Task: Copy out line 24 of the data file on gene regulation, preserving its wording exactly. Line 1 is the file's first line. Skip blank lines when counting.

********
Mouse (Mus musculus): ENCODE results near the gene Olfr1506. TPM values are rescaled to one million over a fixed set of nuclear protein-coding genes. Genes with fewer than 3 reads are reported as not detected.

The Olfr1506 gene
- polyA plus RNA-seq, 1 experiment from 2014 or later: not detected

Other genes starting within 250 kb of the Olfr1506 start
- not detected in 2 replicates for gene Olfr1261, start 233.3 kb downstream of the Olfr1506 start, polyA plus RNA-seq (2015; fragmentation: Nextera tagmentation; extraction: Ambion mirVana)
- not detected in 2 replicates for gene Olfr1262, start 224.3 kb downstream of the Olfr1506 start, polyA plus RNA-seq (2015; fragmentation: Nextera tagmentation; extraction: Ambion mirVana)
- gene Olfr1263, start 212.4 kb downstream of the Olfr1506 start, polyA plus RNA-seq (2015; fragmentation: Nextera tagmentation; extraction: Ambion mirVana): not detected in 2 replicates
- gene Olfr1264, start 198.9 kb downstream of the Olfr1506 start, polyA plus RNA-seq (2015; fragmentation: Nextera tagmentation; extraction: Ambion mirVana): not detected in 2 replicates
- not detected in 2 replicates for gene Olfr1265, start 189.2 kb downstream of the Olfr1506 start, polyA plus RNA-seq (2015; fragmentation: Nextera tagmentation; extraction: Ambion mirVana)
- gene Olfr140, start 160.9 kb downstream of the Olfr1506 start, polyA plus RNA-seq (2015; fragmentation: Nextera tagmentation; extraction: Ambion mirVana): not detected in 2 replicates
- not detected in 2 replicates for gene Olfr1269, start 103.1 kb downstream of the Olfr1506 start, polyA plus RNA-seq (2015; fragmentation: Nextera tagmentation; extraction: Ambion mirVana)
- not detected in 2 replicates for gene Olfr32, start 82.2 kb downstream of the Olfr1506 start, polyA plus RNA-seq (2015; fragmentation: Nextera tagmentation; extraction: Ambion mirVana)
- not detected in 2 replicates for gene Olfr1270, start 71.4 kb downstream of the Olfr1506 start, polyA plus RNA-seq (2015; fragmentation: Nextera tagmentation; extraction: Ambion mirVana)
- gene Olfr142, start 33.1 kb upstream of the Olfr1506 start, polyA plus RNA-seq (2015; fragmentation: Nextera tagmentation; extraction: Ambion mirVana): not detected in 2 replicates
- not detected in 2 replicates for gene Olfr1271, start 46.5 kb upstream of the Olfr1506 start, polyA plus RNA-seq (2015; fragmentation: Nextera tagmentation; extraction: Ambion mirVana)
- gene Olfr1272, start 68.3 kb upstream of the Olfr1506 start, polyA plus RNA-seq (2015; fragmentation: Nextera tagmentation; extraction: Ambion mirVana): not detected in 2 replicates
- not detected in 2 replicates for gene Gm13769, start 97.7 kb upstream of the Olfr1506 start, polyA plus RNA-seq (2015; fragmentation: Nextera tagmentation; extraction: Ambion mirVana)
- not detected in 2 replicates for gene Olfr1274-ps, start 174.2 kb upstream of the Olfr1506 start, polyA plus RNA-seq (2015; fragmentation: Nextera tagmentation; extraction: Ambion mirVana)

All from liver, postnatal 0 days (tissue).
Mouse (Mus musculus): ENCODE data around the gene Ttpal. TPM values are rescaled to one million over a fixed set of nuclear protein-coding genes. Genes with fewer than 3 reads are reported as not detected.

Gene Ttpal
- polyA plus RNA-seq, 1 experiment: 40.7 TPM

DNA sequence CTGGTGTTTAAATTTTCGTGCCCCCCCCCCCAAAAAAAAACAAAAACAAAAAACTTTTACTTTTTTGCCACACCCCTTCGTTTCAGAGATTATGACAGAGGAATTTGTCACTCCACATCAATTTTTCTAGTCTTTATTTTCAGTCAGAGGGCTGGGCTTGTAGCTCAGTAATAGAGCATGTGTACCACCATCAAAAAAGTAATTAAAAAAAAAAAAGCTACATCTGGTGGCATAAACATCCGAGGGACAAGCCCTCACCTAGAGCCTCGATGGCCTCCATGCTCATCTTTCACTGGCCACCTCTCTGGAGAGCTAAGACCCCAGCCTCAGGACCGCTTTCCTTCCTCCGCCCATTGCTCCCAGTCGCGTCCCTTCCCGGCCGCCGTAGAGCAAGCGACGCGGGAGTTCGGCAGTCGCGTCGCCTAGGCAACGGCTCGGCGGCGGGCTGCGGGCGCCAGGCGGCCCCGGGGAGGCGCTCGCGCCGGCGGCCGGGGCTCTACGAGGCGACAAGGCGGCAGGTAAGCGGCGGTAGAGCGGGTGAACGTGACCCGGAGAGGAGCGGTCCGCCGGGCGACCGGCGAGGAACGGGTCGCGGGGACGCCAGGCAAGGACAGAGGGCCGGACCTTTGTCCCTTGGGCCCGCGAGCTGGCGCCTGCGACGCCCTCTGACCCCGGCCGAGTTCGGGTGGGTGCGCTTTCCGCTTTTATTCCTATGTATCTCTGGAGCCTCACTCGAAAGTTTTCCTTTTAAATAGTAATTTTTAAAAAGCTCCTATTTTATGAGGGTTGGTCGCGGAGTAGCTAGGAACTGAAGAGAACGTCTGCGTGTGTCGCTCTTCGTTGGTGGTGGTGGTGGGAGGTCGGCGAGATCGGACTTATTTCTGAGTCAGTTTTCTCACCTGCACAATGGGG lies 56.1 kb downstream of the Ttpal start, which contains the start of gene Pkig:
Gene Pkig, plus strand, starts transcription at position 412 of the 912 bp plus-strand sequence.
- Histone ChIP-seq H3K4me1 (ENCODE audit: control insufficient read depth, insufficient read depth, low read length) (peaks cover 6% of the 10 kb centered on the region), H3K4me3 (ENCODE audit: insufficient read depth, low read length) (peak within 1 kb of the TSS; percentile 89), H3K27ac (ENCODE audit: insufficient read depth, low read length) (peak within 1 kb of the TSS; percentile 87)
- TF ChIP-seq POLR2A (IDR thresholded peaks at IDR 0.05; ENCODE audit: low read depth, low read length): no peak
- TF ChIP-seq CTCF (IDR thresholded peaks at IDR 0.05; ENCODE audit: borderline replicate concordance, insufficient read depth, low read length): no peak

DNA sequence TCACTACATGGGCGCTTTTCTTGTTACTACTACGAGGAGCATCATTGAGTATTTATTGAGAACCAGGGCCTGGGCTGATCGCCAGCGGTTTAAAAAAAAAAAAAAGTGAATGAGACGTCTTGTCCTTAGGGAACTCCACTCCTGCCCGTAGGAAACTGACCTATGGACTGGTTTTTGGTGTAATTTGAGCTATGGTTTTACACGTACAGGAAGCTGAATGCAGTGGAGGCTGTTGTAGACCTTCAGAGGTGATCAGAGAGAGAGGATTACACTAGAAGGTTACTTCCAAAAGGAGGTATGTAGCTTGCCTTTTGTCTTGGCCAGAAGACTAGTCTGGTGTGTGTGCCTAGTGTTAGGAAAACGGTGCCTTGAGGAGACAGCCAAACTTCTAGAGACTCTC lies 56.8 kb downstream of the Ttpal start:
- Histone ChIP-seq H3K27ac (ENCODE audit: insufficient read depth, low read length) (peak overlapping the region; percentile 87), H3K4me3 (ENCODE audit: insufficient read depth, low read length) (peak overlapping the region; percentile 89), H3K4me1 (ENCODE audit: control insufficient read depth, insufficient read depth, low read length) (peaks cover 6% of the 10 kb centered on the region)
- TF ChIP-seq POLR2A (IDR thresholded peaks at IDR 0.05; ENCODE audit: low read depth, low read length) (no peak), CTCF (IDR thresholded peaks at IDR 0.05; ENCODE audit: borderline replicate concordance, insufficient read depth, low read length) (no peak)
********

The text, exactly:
Gene Pkig, plus strand, starts transcription at position 412 of the 912 bp plus-strand sequence.